In part, I guess it depends on how you define "material impact." In terms of assigning these labels and thereby classifying these texts, I'm willing to guess that I may have come across the Horner text and LeCourt text much earlier in my research within rhetoric and composition, if they had, by chance, been classified as such. In terms of marketing as material impact, I would say these labels do come into play (or at least they did for me...maybe I'm just a poor researcher). So while I wouldn't limit myself to, and clearly haven't, to texts categorized/classified as rhet/comp, in terms of creating a required reading list of "the field," I feel as though there are some noticeable absences (namely, an economic silence, and avoidance of class issues) if and when I include books categorized within "the field" of rhet/com. And so, while I have to make my argument a different way, I still feel compelled to comment.

I mean, Horner's book has materialist in the title, and this seems to trump the composition part of the title; somehow this book now becomes a literary criticism text. That just irks me a little bit. I guess it shouldn't...but it does. A little bit.

chris said...

in comp/rhet is there really such silence about class? if so, i've never really noticed it. maybe, though, this is b/c i see class issues being addressed through other conversations, through the work of people like Lynn Worsham, Marc Bousquet, Donna Strickland, Eileen Schell, and, especially and explicitly, Steve Parks.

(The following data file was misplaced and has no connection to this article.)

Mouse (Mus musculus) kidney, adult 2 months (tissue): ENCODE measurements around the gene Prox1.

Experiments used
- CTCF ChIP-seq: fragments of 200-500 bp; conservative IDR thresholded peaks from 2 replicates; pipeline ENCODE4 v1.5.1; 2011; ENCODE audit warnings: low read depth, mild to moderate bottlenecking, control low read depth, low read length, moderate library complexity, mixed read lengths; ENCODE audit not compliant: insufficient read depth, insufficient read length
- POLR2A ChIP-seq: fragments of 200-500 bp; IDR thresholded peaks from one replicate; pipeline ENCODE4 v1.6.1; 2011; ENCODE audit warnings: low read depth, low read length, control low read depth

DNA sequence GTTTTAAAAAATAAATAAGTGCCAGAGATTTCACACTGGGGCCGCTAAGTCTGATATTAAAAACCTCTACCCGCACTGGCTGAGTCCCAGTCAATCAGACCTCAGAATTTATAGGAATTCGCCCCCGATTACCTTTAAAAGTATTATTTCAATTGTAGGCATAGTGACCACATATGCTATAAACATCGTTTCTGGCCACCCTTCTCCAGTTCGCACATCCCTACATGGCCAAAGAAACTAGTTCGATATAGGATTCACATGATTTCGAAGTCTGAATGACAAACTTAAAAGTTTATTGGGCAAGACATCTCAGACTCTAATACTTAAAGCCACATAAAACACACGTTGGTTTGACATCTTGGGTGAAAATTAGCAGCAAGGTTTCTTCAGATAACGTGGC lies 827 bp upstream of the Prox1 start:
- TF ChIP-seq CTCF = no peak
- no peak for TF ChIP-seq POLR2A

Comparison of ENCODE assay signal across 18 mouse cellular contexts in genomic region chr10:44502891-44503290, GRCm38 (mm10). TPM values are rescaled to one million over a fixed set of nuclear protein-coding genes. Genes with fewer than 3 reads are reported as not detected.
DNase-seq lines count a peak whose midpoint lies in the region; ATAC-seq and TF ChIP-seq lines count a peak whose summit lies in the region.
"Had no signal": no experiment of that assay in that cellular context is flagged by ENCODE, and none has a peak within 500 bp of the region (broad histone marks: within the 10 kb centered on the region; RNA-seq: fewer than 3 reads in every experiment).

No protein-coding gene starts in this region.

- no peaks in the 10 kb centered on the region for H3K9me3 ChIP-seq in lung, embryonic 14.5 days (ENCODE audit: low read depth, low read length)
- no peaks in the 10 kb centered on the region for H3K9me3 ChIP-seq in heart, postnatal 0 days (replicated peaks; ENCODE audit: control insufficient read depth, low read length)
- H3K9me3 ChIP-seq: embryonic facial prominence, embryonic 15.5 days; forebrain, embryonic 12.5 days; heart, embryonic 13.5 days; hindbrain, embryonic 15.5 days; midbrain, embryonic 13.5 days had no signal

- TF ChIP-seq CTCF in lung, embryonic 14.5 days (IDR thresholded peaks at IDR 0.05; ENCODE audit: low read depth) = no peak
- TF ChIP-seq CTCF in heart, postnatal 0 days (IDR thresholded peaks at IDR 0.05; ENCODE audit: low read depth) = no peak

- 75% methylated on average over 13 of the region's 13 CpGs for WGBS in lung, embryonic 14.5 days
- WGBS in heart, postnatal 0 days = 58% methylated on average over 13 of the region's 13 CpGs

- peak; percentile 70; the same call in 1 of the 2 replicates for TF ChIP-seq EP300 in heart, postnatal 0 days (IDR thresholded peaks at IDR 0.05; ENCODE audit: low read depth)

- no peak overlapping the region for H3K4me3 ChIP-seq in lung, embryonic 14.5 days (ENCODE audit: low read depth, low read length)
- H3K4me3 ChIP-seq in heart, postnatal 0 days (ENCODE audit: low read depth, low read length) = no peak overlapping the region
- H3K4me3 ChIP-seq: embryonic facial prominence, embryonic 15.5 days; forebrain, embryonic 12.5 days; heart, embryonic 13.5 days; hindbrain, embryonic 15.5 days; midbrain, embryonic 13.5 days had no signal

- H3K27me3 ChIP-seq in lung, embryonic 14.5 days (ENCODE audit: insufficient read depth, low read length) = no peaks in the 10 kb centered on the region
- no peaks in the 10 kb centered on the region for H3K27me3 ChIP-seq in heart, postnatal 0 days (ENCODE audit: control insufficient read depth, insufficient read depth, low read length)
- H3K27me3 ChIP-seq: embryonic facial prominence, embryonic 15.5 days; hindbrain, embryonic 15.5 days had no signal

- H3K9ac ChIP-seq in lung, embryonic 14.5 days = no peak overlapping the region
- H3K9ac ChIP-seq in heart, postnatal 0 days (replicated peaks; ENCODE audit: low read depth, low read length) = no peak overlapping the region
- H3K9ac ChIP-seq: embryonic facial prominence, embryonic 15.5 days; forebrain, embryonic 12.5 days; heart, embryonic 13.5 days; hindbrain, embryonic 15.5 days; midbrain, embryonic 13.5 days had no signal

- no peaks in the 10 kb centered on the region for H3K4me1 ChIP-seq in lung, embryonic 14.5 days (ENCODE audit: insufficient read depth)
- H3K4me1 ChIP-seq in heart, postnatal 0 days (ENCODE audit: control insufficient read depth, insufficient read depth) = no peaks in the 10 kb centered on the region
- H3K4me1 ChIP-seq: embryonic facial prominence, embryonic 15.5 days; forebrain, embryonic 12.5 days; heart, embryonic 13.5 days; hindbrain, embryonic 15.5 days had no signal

but the comp/rhet "conspiracy" you've mentioned is really what you're talking about here. for me it seems more like a networking issue. though you use the word "label" i think that, really, it's more useful to think in terms of "network." b/c, and this is just me throwing together some ideas, i would think that it isn't the lables that have failed you in your research and searching, but the silence of the network. people talking about materiality should be citing and promoting the work of other voices that relate to their own work.

like i said, i'm just throwing something out there, but i wonder if it means anything in this case to think in terms of network as opposed to isolatable "labels", "identifiers" or classification schemes.

ps. your method of researching stuff sounds highly advanced. i don't even know how to search for books by "identifiers."

VTmtngrrl said...

chris, i see what you're saying about class issues being addressed, and i should have been a bit more clear in my post. yes, i think that the issue of academic labor *does* get addressed. most of the names you mention do work with those issues, and, of course, academic labor is a huge issue for an area like composition that relies so heavily on adjunct and part-time work to staff first year writing courses; however this is also--to some extent--the beginning and end of the conversation about class, the economic, and the material. in our struggles over disciplinarity and working conditions, i feel that so often the idea of the classroom and the student bodies and the material texts that get produced there are left out. granted they're inextricable--our stuggles as academic laborers affect the classroom in profound ways, but there are many other parts to the equation: there is composition's place in the academy (again, yes, tied up in labor issues); there is the uneven distribution of monies in the academy; the view of composition as "remedial" and somehow responsible for the training of a workforce; the tendency to separate student texts from the material conditions within which they were produced; and so on....

i am intrigued by your idea around lack of networking, but i'm not sure it works for me. maybe lack of referencing is a problem, but if i look at an edited work like Bousquet's, Tenured Bosses and Disposable Teachers..., he certainly includes the folks you mention. so i do think there is a certain about of "networking" happening.

i'm also not entirely "blaming" this labeling system; it was more of a simple, but not very productive, observation. it's not a method of research for me at all:)